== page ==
New Delhi: Did any one of us ever wonder that what led to the evolution of giraffe's long neck and its record-holding ranking as the world's tallest land species? Actually not.
In a first, a team of researchers from Penn State University have discovered new insights into what is the reason behind the most iconic feature of the world's tallest land animal.
The genomes of the giraffe and its closest living relative, the reclusive okapi of the African rainforest, have been sequenced, revealing the first clues about the genetic changes that led to the formation of giraffe's long neck.
"The giraffe's stature, dominated by its long neck and legs and an overall height that can reach 19 feet, is an extraordinary feat of evolution that has inspired awe and wonder for at least 8,000 years, as far back as the famous rock carvings at Dabous in the Republic of Niger," said Douglas Cavener of Penn State University.
"The evolutionary changes required to build the giraffe's imposing structure and to equip it with the necessary modifications for its high-speed sprinting and powerful cardiovascular functions have remained a source of scientific mystery since the 1800s, when Charles Darwin first puzzled over the giraffe's evolutionary origins," said Cavener.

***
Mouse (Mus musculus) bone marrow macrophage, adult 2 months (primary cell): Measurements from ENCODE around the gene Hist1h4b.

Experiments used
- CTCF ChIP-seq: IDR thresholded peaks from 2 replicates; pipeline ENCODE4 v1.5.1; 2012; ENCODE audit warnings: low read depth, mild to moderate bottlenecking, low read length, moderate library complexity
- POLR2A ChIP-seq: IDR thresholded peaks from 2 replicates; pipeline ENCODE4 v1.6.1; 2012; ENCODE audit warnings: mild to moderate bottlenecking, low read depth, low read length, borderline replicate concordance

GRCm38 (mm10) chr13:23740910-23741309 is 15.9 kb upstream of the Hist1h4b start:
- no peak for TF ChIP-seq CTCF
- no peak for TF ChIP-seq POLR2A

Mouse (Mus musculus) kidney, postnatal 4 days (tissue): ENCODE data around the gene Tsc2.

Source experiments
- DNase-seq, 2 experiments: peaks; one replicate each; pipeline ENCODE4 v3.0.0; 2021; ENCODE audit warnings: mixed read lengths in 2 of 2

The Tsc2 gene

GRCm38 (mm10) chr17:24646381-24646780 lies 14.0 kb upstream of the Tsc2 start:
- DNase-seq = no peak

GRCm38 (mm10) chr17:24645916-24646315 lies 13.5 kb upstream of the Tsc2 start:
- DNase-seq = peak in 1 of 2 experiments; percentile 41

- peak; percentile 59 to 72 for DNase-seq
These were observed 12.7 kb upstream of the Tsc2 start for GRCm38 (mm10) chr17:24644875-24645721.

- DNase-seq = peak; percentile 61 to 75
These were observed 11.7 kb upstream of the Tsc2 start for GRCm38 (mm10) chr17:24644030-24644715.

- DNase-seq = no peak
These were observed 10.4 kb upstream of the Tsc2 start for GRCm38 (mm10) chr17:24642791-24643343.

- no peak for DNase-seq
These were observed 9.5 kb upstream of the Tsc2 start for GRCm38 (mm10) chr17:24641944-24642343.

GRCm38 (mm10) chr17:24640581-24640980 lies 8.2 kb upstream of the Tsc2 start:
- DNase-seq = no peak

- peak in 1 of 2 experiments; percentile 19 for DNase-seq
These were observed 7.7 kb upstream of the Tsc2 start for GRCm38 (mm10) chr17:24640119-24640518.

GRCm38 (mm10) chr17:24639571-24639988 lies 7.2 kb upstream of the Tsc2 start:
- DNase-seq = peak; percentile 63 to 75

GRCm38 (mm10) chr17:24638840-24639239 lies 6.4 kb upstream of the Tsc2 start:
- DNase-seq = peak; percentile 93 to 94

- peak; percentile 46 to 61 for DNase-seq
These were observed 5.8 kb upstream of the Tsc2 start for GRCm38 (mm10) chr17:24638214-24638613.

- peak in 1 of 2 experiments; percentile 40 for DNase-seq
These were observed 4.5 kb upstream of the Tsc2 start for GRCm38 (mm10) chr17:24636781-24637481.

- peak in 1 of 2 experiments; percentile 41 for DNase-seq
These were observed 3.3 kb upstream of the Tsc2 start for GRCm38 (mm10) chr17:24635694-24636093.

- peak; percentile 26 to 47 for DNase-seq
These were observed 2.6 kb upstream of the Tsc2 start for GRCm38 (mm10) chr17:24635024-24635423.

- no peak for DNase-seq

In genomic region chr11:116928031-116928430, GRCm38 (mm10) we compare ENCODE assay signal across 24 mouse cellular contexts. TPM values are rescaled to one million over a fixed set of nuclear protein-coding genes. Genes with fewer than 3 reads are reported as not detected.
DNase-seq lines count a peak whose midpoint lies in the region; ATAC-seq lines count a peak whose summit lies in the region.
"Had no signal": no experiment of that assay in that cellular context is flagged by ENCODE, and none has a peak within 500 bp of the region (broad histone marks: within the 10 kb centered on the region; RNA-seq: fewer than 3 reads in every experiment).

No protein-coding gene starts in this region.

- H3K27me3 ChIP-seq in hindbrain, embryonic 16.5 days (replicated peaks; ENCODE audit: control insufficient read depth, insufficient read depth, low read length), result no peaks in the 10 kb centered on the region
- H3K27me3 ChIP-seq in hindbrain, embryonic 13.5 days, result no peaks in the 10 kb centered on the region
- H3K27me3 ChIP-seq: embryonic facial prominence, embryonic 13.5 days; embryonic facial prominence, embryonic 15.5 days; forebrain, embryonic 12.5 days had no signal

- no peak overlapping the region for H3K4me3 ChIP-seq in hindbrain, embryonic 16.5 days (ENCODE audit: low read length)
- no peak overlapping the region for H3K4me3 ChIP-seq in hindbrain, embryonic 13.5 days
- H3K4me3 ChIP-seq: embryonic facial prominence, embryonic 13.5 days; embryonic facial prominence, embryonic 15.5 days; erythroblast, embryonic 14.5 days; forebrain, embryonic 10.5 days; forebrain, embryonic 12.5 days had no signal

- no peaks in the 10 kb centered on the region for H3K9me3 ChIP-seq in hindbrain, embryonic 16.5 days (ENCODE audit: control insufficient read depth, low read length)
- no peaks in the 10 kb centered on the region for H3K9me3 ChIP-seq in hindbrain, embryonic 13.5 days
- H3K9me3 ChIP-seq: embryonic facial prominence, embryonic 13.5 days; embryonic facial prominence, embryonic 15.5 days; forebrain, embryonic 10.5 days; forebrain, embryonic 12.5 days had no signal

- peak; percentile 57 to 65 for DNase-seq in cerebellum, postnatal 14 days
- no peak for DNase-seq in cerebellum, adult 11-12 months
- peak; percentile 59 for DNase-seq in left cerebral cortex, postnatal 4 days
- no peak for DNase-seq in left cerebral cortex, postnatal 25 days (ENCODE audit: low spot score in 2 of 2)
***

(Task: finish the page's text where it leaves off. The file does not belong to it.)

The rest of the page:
The giraffe's heart, for example, must pump blood two meters straight up in order to provide an ample blood supply to its brain.
This feat is possible because the giraffe's heart has evolved to have an unusually large left ventricle, and the species also has blood pressure that is twice as high as other mammals.
(With ANI inputs)